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Brian De Palma
Robert De Niro,
New Orleans businessman Michael Courtland's life is shattered when his wife and daughter are tragically killed in a botched kidnap rescue attempt. Many years later whilst visiting Italy he meets and falls in love with Sandra Portinari, who bears a striking resemblance to his wife. Written by
Col Needham <firstname.lastname@example.org>
The church in Florence significant in the plot of the film is the Church of San Miniato, or San Miniato al Monte (Saint Minias on the Mountain), a Romanesque basilica built in 1018, on the site of a 4th century chapel. See more »
In Robertson's first trip on the paddle-wheel boat to deliver ransom money in 1959, as it takes off, a pan to the street reveals traffic nearby with contemporary (1970's) cars. See more »
Cleverly contrived plot with a stunning Herrmann score...
Brian dePalma really accomplished quite a feat by paying homage to Hitchcock with a strong variation on VERTIGO's theme--a man who loses the woman he loves sees her reincarnated in another woman and then loses her too.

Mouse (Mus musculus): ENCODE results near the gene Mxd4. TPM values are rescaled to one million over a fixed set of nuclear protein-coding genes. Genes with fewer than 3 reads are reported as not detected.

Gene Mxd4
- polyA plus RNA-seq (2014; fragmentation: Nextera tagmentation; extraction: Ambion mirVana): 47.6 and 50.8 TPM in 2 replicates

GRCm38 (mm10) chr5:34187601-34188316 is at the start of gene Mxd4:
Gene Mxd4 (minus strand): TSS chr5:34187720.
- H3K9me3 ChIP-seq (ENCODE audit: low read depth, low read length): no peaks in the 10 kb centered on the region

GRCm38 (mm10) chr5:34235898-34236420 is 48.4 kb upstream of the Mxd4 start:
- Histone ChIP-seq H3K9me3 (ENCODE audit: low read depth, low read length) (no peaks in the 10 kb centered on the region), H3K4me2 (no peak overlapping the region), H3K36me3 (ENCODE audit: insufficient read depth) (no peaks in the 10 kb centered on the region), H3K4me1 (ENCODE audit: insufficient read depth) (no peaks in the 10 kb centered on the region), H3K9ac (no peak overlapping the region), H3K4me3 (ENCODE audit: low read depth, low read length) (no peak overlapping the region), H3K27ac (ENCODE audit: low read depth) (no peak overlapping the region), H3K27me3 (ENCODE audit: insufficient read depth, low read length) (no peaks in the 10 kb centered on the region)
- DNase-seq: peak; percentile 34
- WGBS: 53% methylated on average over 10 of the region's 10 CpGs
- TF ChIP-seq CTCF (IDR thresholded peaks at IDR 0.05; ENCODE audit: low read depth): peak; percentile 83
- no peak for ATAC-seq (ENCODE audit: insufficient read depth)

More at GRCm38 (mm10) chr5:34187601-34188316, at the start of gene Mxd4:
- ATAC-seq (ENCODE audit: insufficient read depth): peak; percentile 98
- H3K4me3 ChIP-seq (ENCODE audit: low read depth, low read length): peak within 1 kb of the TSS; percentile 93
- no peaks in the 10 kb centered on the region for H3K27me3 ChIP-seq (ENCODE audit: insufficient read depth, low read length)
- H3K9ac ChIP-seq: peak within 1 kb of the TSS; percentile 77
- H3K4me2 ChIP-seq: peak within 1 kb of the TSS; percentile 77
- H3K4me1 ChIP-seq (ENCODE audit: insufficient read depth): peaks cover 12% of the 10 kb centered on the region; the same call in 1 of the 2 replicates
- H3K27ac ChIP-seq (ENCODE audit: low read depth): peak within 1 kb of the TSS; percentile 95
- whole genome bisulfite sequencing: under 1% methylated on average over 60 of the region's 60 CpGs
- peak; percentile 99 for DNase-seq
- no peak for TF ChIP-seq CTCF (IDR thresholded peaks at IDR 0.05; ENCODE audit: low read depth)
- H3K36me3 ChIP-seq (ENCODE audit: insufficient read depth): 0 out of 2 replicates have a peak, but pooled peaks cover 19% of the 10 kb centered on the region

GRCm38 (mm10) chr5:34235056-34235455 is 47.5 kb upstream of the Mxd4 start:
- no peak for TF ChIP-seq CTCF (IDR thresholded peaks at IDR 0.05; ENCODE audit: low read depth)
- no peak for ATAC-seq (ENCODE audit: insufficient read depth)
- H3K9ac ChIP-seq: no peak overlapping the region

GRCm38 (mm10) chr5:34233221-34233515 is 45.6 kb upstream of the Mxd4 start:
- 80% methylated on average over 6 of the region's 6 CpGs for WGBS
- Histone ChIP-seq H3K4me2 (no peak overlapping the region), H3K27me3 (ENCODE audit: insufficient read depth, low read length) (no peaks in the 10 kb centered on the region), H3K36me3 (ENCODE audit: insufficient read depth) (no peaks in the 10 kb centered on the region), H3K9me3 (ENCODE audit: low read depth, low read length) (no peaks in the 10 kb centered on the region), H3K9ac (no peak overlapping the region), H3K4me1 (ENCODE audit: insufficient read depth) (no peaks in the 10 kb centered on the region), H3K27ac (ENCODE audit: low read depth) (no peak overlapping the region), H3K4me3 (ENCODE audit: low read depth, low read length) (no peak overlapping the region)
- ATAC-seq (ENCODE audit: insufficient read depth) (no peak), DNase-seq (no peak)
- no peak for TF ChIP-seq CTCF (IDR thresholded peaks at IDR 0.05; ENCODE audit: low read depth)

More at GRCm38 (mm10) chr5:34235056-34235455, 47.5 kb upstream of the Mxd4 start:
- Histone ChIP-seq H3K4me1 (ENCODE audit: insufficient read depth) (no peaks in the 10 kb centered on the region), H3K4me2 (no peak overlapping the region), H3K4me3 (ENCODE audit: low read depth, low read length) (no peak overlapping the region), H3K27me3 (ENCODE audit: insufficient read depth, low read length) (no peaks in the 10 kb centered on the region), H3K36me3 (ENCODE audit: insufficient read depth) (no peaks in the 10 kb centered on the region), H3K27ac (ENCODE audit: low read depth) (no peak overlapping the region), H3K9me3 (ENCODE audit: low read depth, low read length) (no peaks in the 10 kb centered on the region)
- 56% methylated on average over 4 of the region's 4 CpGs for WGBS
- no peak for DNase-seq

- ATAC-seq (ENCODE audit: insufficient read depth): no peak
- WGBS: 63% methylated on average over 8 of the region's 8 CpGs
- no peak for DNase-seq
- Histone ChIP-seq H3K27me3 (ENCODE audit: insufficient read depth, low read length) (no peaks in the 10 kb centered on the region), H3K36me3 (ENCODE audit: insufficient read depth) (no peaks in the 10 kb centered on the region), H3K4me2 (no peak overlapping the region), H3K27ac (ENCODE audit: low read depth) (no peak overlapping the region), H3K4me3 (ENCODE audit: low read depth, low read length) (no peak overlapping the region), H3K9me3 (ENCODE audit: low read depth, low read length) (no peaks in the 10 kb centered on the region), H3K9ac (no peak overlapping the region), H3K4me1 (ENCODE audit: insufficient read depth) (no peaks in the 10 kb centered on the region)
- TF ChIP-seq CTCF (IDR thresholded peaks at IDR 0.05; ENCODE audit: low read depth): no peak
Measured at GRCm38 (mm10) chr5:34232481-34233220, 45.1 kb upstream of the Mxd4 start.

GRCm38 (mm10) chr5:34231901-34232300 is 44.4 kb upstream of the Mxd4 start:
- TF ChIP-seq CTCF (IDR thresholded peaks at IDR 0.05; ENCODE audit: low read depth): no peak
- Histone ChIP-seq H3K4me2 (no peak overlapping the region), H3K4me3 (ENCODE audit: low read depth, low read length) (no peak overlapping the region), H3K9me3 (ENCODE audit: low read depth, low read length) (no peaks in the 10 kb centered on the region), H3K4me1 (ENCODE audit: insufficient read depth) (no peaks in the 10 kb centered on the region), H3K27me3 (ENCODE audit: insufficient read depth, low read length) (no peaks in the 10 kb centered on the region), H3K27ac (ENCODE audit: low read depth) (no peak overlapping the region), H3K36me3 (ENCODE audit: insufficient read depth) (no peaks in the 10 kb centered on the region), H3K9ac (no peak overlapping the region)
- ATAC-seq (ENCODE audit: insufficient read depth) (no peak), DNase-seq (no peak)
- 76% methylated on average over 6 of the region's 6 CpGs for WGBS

He takes this premise and does some fancy camera-work that swirls around the lovers with an intensity only matched by the whirling colors of Bernard Herrmann's magical score. He sets up the tale by having a convincing kidnapping take place in which his wife and daughter are taken by the criminals and has him mourning their loss until he encounters another woman in Italy, years later, who strongly resembles his presumably dead wife.
The rest of the plot must remain undisclosed for "spoiler" purposes, but I'm sure there are those who will at least have a suspicion as to the real purpose of all the foregoing events.
CLIFF ROBERTSON has the difficult chore of appearing downtrodden and depressed most of the time, so GENEVIEVE BUJOLD has the task of brightening up the tale with her unconventional good looks and upbeat manner. JOHN LITHGOW makes his screen debut as Robertson's close friend and business acquaintance.
If it's a stylish dePalma movie you're in the mood for, this one will fill the bill nicely. And that Bernard Herrmann score alone makes watching the movie completely worthwhile. It's dazzling.
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